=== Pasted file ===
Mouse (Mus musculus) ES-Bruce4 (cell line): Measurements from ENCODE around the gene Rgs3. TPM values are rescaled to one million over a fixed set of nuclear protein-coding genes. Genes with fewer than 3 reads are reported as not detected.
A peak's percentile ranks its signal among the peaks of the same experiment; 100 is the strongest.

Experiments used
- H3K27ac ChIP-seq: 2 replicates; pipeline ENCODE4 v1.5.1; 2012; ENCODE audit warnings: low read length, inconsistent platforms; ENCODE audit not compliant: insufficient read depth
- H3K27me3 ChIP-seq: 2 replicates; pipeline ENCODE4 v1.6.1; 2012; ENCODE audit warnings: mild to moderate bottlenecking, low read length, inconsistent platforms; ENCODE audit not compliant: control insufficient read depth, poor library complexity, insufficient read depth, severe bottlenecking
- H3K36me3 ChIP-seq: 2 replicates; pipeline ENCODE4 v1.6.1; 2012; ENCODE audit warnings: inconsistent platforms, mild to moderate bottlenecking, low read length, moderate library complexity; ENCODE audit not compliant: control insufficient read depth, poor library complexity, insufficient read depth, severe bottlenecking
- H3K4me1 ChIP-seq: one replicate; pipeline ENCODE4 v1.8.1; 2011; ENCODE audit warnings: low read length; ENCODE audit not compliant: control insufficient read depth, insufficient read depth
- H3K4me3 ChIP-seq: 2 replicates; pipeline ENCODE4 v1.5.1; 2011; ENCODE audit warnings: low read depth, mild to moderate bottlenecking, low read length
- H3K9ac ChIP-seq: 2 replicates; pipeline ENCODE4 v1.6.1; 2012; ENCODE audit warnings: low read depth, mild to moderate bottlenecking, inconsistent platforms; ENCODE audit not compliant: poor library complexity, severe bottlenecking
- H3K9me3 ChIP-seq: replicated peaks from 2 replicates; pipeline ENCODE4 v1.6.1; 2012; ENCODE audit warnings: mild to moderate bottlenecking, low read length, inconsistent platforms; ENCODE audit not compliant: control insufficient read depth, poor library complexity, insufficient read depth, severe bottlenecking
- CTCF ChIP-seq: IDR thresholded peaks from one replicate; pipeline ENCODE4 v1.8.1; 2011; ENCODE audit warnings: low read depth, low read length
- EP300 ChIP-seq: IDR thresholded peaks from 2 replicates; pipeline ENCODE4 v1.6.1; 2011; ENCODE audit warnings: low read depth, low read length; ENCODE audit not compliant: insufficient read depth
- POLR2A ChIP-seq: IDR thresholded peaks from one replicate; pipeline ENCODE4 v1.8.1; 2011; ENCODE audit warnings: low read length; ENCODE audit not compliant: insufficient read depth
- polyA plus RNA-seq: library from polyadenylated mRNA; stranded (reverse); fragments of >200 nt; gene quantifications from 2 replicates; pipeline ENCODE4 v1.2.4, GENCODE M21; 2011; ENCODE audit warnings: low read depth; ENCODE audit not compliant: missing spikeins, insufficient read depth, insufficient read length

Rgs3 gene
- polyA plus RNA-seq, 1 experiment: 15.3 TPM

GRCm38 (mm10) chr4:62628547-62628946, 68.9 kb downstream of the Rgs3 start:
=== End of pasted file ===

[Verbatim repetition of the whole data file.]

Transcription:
Mouse (Mus musculus) ES-Bruce4 (cell line): Measurements from ENCODE around the gene Rgs3. TPM values are rescaled to one million over a fixed set of nuclear protein-coding genes. Genes with fewer than 3 reads are reported as not detected.
A peak's percentile ranks its signal among the peaks of the same experiment; 100 is the strongest.

Experiments used
- H3K27ac ChIP-seq: 2 replicates; pipeline ENCODE4 v1.5.1; 2012; ENCODE audit warnings: low read length, inconsistent platforms; ENCODE audit not compliant: insufficient read depth
- H3K27me3 ChIP-seq: 2 replicates; pipeline ENCODE4 v1.6.1; 2012; ENCODE audit warnings: mild to moderate bottlenecking, low read length, inconsistent platforms; ENCODE audit not compliant: control insufficient read depth, poor library complexity, insufficient read depth, severe bottlenecking
- H3K36me3 ChIP-seq: 2 replicates; pipeline ENCODE4 v1.6.1; 2012; ENCODE audit warnings: inconsistent platforms, mild to moderate bottlenecking, low read length, moderate library complexity; ENCODE audit not compliant: control insufficient read depth, poor library complexity, insufficient read depth, severe bottlenecking
- H3K4me1 ChIP-seq: one replicate; pipeline ENCODE4 v1.8.1; 2011; ENCODE audit warnings: low read length; ENCODE audit not compliant: control insufficient read depth, insufficient read depth
- H3K4me3 ChIP-seq: 2 replicates; pipeline ENCODE4 v1.5.1; 2011; ENCODE audit warnings: low read depth, mild to moderate bottlenecking, low read length
- H3K9ac ChIP-seq: 2 replicates; pipeline ENCODE4 v1.6.1; 2012; ENCODE audit warnings: low read depth, mild to moderate bottlenecking, inconsistent platforms; ENCODE audit not compliant: poor library complexity, severe bottlenecking
- H3K9me3 ChIP-seq: replicated peaks from 2 replicates; pipeline ENCODE4 v1.6.1; 2012; ENCODE audit warnings: mild to moderate bottlenecking, low read length, inconsistent platforms; ENCODE audit not compliant: control insufficient read depth, poor library complexity, insufficient read depth, severe bottlenecking
- CTCF ChIP-seq: IDR thresholded peaks from one replicate; pipeline ENCODE4 v1.8.1; 2011; ENCODE audit warnings: low read depth, low read length
- EP300 ChIP-seq: IDR thresholded peaks from 2 replicates; pipeline ENCODE4 v1.6.1; 2011; ENCODE audit warnings: low read depth, low read length; ENCODE audit not compliant: insufficient read depth
- POLR2A ChIP-seq: IDR thresholded peaks from one replicate; pipeline ENCODE4 v1.8.1; 2011; ENCODE audit warnings: low read length; ENCODE audit not compliant: insufficient read depth
- polyA plus RNA-seq: library from polyadenylated mRNA; stranded (reverse); fragments of >200 nt; gene quantifications from 2 replicates; pipeline ENCODE4 v1.2.4, GENCODE M21; 2011; ENCODE audit warnings: low read depth; ENCODE audit not compliant: missing spikeins, insufficient read depth, insufficient read length

Rgs3 gene
- polyA plus RNA-seq, 1 experiment: 15.3 TPM

GRCm38 (mm10) chr4:62628547-62628946, 68.9 kb downstream of the Rgs3 start: